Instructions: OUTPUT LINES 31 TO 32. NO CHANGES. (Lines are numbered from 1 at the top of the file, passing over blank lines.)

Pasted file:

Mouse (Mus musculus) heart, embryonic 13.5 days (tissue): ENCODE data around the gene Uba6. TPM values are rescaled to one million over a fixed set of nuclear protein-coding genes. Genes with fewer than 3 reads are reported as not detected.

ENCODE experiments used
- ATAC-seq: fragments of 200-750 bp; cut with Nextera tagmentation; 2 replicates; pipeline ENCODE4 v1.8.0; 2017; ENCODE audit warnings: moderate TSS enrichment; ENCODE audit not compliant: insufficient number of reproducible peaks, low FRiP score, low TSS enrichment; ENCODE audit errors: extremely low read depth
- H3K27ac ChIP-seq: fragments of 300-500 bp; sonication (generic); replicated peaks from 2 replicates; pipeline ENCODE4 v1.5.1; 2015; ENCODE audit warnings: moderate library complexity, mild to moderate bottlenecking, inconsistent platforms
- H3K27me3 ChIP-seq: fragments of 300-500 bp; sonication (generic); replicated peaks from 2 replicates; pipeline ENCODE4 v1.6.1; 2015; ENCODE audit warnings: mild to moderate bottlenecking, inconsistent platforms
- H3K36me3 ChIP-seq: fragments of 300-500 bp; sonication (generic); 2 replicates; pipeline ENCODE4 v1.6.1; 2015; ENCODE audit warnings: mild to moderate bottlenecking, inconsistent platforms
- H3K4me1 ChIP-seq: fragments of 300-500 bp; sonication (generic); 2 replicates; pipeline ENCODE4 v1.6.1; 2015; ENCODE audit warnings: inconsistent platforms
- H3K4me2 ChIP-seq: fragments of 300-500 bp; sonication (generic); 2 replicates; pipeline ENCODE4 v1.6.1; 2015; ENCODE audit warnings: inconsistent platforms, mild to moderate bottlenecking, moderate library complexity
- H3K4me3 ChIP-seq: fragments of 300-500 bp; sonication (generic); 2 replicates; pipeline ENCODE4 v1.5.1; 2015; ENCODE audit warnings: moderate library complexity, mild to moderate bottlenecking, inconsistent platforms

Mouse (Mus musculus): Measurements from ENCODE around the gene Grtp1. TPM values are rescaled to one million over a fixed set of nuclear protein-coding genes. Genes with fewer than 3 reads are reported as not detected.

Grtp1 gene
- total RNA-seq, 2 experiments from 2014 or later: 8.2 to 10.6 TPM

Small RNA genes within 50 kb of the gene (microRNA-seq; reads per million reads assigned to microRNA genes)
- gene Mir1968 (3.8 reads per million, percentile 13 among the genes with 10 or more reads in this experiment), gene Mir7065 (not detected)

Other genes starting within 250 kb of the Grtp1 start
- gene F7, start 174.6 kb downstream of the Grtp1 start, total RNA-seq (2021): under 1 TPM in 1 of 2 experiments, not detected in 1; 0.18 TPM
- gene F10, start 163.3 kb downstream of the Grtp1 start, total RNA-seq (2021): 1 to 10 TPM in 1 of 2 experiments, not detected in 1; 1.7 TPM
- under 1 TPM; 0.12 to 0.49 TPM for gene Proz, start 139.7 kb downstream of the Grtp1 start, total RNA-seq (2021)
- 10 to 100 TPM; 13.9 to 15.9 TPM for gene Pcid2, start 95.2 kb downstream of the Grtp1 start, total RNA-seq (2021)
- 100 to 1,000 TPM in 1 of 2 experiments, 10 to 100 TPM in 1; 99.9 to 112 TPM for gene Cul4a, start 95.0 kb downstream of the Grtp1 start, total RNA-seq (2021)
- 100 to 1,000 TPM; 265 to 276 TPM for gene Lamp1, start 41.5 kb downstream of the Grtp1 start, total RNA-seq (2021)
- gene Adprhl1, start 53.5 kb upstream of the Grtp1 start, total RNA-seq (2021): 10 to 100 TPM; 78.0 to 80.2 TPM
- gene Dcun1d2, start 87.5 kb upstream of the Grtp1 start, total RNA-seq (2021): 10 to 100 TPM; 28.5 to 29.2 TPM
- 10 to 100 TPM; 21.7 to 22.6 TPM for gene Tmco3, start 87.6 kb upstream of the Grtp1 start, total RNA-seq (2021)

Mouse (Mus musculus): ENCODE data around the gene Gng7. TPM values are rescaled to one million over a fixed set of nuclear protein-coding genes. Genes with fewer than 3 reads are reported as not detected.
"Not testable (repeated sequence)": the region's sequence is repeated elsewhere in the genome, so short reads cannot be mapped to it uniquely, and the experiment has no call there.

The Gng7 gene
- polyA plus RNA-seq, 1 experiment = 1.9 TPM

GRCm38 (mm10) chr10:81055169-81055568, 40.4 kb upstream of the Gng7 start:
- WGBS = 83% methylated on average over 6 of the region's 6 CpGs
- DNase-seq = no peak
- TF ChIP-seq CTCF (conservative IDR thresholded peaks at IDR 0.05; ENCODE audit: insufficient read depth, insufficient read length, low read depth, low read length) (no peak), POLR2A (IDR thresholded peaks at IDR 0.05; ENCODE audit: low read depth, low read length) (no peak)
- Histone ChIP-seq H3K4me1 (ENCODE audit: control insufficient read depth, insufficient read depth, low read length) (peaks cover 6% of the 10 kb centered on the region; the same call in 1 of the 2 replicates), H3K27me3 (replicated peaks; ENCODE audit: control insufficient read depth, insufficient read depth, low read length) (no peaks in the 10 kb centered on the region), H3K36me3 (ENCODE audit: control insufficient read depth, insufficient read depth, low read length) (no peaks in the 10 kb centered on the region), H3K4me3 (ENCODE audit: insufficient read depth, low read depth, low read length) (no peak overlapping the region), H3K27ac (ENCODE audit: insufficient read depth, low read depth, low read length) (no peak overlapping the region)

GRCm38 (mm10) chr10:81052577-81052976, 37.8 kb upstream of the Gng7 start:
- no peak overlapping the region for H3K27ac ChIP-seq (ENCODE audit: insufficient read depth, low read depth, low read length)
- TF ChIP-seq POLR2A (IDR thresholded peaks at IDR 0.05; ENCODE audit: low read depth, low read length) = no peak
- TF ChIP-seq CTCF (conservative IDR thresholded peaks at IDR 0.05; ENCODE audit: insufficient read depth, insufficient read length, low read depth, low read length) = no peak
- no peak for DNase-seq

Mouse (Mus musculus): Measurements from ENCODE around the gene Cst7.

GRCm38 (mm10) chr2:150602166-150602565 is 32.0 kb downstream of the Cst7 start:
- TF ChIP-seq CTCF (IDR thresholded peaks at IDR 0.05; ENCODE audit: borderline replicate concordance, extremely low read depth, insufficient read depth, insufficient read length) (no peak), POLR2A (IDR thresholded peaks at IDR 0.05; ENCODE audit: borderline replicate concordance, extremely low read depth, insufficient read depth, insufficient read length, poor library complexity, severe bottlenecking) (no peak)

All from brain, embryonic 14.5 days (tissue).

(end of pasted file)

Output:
- DNase-seq = no peak
- TF ChIP-seq CTCF (conservative IDR thresholded peaks at IDR 0.05; ENCODE audit: insufficient read depth, insufficient read length, low read depth, low read length) (no peak), POLR2A (IDR thresholded peaks at IDR 0.05; ENCODE audit: low read depth, low read length) (no peak)